Swift & HackerRank (Part 1)

     

I recently practiced coding challenges on HackerRank with Swift. The reason being my day job consists almost exclusively of C# development, so a little bit of hacking with Swift seemed like a good idea to keep my native development skills sharp. This would mean going back and implementing basic algorithms and data structures in Swift.

One of the most basic data structures in computer science is the queue. Queues are known as FIFO systems, First In, First Out. You can implement Queues a few different ways, but the most common implementations are as a doubly-linked list or as an array-this is where things get interesting.

On paper, a doubly linked list implementation should be more efficient. It’s a single operation to deque an object, and a single operation to enqueue an object. It’s also more memory efficient in terms of size, because it takes up exactly the number of objects that it is filled by. A possible implementation of a doubly linked list queue is below:

struct LLQueue<T> {
    //note class b/c struct type cannot reference itself
    class LinkedList<T> {
        var data: T
        var next: LinkedList?
        var prev: LinkedList?
        init(_ data: T){
            self.data = data
        }
    }
    typealias LLNode = LinkedList<T>
    var head: LLNode!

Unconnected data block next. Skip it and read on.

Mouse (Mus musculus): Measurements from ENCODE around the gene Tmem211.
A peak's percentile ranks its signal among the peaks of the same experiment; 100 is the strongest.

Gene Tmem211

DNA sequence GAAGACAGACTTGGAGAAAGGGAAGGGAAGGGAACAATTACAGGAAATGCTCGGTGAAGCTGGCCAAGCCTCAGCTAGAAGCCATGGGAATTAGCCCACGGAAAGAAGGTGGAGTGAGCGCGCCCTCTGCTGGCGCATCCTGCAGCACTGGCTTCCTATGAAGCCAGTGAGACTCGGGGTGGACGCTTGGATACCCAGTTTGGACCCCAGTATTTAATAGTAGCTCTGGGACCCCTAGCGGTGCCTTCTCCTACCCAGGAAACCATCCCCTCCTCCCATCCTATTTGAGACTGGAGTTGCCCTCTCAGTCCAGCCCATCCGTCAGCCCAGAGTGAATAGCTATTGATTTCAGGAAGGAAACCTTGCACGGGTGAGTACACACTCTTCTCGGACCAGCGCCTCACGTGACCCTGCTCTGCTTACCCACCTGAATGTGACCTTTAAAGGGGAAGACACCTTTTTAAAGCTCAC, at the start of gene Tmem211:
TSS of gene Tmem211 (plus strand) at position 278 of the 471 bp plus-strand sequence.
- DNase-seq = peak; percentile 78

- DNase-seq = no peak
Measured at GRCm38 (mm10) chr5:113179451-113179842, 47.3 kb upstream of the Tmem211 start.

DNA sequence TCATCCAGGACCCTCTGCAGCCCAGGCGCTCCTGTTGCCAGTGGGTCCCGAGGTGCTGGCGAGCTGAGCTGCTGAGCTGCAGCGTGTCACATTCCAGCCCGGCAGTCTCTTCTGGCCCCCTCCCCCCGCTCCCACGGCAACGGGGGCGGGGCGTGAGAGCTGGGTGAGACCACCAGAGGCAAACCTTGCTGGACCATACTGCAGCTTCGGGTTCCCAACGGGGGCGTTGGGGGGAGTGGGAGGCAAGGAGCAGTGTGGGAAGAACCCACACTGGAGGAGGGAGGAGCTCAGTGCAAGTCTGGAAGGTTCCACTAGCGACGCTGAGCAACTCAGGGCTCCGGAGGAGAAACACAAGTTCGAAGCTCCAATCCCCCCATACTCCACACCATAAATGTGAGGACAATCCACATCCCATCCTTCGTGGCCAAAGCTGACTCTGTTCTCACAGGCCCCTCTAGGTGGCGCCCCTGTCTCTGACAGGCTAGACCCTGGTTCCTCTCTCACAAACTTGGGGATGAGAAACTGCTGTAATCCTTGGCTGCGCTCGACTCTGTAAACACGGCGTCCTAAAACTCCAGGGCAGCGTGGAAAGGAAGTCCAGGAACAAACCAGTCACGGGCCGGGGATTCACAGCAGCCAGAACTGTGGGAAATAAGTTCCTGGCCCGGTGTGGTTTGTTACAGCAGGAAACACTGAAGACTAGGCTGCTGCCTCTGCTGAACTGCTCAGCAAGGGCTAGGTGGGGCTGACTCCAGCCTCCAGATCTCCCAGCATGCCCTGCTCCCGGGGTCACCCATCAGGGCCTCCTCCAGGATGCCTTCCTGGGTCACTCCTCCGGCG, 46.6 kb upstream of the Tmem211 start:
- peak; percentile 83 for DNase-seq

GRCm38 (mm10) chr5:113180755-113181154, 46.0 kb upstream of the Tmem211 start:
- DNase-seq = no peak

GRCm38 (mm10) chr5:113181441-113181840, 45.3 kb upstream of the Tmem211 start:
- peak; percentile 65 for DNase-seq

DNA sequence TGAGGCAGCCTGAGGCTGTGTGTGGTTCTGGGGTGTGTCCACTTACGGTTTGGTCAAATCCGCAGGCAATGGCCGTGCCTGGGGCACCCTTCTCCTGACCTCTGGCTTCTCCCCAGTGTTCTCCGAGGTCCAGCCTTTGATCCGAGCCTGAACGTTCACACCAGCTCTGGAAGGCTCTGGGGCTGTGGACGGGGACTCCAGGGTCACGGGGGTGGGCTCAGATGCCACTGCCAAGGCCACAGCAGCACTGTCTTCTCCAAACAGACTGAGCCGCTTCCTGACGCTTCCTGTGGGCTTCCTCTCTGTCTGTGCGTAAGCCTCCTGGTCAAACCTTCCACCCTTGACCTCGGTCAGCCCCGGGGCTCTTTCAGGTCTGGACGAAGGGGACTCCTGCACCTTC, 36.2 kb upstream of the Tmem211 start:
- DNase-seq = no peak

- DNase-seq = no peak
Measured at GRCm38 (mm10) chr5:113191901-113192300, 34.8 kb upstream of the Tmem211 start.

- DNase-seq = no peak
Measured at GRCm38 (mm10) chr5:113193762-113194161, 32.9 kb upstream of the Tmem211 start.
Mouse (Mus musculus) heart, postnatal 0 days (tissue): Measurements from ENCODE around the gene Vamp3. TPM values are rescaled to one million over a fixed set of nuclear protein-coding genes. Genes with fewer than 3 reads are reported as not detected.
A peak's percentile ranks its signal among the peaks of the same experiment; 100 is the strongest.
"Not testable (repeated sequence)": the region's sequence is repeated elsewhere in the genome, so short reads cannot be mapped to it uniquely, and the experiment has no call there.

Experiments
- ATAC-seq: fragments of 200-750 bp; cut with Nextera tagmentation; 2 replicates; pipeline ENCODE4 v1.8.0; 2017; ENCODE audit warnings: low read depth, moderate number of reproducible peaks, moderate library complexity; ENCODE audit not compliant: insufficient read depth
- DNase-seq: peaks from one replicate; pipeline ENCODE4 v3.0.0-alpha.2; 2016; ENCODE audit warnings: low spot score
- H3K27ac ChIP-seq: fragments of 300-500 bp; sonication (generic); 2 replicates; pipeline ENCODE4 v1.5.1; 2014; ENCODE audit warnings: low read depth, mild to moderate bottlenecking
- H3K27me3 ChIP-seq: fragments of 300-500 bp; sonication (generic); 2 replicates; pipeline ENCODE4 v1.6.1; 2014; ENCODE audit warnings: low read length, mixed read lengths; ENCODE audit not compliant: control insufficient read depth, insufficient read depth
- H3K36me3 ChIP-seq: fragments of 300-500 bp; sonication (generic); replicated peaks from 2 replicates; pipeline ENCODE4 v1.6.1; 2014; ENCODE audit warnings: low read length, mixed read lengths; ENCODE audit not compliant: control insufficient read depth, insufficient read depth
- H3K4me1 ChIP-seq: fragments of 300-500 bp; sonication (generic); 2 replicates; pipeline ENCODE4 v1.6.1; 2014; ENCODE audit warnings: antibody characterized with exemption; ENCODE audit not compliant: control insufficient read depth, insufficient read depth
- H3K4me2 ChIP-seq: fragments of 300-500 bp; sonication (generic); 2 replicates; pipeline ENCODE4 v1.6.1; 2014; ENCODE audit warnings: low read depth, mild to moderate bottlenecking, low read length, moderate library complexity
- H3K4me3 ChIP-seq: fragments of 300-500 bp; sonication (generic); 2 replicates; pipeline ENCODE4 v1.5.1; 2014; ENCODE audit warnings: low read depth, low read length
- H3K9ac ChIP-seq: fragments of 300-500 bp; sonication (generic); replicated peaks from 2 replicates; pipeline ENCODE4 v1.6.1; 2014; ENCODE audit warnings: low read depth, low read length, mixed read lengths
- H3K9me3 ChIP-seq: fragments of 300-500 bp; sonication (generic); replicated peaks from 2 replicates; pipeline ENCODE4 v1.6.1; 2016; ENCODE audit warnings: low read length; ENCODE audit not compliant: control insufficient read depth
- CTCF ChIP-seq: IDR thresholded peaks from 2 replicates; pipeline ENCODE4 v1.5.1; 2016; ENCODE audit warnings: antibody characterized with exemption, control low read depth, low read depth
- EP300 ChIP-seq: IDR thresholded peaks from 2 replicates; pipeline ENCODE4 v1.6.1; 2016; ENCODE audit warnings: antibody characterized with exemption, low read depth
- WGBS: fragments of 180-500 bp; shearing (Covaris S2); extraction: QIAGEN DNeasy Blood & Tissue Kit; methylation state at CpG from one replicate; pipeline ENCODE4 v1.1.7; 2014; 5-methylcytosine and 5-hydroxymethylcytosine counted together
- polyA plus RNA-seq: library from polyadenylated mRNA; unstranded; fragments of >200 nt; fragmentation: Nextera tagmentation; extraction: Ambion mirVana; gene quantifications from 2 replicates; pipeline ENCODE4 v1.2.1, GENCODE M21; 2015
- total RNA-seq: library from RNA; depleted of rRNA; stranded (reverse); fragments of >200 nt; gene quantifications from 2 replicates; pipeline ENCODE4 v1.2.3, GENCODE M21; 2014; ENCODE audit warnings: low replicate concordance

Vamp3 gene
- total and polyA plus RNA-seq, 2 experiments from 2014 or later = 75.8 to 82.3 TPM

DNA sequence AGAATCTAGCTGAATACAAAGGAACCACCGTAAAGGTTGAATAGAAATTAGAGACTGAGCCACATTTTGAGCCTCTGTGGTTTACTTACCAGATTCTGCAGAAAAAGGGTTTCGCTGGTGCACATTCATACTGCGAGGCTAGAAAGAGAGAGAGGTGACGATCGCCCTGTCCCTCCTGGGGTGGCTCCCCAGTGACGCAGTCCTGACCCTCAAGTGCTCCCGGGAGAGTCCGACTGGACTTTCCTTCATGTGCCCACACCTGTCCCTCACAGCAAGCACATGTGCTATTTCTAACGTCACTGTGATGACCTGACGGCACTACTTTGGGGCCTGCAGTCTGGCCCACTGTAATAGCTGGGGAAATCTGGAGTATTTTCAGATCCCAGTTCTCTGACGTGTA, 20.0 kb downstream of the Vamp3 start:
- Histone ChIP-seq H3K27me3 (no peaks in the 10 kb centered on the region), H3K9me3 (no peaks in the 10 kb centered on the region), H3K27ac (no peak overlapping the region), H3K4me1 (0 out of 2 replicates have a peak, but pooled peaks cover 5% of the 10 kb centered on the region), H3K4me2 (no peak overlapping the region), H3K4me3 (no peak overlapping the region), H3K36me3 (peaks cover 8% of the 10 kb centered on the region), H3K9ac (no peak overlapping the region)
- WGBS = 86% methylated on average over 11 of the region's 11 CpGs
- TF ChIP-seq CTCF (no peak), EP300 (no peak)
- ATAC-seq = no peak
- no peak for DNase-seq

var tail: LLNode!
    public var isEmpty: Bool { return head == nil }

    init() {
        head = nil
        tail = head
    }
    
    mutating func enqueue(_ key: T) {
        let newNode = LLNode(key)
        if let t = tail {
            t.next = newNode
            newNode.prev = t
            tail = newNode
        } else if let h = head {
            h.next = newNode
            newNode.prev = h
            tail = newNode
        } else {
            head = newNode
        }
    }
    
    mutating func dequeue() -> T? {
        if self.head?.data == nil { return nil  }
        let ret = head?.data
        if let nextItem = self.head?.next {
            head = nextItem
        } else {
            head = nil
        }
        return ret
    }
    
    func peek() -> T? {
        if self.head?.data == nil { return nil  }
        return head?.data
    }
}

An array backed queue is certainly more elegant when written out:

struct Queue<T> {
	private var q = [T]()
	func isEmpty() -> Bool {
		return q.count == 0
	}
	
	func peek()-> T? {
		return isEmpty() ? nil : q[0] 
	}

	mutating func enqueue(_ v: T) {
		q.append(v);
	}

	mutating func dequeue() -> T? {
		return isEmpty() ? nil : q.removeFirst()
	} 
}

But how does it compare to a doubly-linked list implementation? In theory much worse. Swift arrays are dynamically resizing. When you append an element it will take the next available empty space in the array. If space isn’t available however, it will create an entirely new array, with double the original space, and then copy all the elements from the old array into the new array. Needless to say this is a lot more operations than the first implementation’s append method required. Fortunately this doubling is fairly seldom required, translating into a constant time enqueue operation when amortized.

The bigger concern is the deque operation. Because you are removing from the front of the array, Swift needs to shift everything over to the left. This will always take O(n) time, where ‘n’ is the number of elements in the array. This is significantly worse than the constant time of O(1) that the doubly-linked list implementation takes.